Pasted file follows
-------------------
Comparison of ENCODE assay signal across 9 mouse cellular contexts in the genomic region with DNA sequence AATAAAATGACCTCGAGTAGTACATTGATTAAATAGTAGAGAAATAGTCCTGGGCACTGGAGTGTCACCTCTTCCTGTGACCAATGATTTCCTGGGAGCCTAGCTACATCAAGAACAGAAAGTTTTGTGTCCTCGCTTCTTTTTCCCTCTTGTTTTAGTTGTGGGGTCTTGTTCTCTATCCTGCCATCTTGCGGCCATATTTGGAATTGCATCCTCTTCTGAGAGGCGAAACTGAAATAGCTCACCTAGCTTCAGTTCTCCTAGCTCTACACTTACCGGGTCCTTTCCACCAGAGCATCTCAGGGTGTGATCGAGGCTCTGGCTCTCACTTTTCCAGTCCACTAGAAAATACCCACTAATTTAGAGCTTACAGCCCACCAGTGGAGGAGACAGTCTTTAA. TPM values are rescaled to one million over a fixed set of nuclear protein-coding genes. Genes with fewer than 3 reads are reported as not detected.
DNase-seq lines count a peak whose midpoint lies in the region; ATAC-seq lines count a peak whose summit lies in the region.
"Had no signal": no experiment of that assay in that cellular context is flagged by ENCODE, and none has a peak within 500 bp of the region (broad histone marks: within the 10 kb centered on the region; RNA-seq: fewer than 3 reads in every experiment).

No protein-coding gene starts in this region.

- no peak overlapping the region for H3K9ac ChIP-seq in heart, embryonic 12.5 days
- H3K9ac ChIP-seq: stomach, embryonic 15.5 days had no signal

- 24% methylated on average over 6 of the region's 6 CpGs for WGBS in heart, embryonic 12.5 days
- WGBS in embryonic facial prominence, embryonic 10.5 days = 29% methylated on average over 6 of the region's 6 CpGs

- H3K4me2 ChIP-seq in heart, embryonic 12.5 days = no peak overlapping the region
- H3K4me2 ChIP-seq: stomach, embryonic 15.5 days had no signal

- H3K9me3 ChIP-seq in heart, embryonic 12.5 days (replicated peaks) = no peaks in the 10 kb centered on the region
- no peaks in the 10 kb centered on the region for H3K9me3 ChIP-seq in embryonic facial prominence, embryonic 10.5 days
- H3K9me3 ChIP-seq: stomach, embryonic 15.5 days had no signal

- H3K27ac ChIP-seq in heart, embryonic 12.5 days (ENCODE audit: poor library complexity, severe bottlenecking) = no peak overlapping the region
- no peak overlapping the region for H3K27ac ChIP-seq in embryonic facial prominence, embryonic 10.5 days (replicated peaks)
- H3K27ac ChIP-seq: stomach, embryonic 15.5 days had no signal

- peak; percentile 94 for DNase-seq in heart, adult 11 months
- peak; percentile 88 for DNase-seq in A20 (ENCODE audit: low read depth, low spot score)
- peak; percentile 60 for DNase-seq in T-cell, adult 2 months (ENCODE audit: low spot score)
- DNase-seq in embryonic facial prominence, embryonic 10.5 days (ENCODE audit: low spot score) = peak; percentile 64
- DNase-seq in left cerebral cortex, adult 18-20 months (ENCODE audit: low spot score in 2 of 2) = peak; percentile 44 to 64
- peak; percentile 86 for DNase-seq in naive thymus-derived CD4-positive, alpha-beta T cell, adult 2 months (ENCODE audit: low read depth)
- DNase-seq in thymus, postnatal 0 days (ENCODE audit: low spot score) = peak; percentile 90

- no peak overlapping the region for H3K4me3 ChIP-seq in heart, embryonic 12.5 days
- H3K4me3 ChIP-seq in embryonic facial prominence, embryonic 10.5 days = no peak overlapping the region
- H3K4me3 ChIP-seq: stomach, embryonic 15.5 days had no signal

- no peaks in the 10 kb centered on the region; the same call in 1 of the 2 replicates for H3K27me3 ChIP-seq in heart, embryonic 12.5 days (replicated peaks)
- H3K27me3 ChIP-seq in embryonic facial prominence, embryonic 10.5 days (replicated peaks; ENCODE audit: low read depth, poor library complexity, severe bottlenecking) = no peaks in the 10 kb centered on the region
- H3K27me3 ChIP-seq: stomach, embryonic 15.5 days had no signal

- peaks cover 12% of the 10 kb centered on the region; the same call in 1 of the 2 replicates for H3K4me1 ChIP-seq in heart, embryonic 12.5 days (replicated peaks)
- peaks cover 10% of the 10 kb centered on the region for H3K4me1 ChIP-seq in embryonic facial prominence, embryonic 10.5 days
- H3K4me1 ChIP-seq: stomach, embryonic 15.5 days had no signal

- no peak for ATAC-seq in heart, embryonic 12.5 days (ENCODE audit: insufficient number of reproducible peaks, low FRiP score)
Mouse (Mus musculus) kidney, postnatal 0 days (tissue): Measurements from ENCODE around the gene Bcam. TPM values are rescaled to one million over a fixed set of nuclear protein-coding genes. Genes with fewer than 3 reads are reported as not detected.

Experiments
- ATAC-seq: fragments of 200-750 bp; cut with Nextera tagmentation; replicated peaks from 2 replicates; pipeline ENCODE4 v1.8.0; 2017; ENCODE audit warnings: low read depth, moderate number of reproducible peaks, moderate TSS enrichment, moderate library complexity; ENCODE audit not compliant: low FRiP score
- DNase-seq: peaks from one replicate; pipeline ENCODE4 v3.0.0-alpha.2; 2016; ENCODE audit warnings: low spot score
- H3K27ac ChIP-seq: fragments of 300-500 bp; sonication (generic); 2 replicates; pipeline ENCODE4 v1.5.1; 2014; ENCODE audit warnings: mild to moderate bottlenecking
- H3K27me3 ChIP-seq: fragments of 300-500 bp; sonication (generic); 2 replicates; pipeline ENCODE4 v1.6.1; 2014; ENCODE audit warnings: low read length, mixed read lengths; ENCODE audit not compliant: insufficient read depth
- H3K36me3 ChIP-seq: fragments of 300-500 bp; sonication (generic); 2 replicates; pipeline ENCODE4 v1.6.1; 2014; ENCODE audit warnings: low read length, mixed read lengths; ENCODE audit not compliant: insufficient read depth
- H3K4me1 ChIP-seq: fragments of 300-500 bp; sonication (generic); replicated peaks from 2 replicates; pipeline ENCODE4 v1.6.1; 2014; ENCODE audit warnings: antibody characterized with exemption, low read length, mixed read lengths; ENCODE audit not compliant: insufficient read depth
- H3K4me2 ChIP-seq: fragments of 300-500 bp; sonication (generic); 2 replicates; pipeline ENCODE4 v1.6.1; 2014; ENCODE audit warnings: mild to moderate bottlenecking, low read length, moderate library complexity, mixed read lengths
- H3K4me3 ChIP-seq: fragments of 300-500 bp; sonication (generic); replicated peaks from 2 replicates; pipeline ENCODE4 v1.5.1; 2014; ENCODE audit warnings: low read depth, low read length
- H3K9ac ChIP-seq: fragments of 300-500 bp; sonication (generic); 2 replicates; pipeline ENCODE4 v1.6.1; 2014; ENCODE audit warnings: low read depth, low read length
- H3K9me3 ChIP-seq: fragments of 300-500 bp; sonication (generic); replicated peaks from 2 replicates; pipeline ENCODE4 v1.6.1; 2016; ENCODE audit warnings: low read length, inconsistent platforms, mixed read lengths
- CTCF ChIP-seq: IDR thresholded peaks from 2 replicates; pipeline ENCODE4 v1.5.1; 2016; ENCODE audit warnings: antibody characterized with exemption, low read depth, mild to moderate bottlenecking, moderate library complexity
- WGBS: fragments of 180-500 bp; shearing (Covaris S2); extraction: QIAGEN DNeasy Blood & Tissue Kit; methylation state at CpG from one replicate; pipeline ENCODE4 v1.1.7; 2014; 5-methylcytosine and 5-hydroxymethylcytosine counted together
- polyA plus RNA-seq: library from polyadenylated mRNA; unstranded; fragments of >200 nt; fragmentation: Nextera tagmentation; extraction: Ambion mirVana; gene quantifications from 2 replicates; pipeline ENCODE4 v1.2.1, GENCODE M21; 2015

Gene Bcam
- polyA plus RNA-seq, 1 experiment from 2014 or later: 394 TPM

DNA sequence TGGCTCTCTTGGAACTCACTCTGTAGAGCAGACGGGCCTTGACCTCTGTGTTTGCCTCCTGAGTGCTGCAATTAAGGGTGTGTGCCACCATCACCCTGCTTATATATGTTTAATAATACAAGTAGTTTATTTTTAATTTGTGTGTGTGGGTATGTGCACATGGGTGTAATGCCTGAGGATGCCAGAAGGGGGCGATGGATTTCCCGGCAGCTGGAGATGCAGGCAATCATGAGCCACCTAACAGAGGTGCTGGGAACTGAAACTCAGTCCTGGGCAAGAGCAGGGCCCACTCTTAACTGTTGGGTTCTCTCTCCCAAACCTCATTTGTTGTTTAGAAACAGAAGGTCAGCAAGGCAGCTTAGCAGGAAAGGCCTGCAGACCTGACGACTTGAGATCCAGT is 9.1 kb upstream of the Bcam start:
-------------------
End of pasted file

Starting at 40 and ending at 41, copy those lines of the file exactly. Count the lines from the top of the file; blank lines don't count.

- H3K36me3 ChIP-seq: fragments of 300-500 bp; sonication (generic); 2 replicates; pipeline ENCODE4 v1.6.1; 2014; ENCODE audit warnings: low read length, mixed read lengths; ENCODE audit not compliant: insufficient read depth
- H3K4me1 ChIP-seq: fragments of 300-500 bp; sonication (generic); replicated peaks from 2 replicates; pipeline ENCODE4 v1.6.1; 2014; ENCODE audit warnings: antibody characterized with exemption, low read length, mixed read lengths; ENCODE audit not compliant: insufficient read depth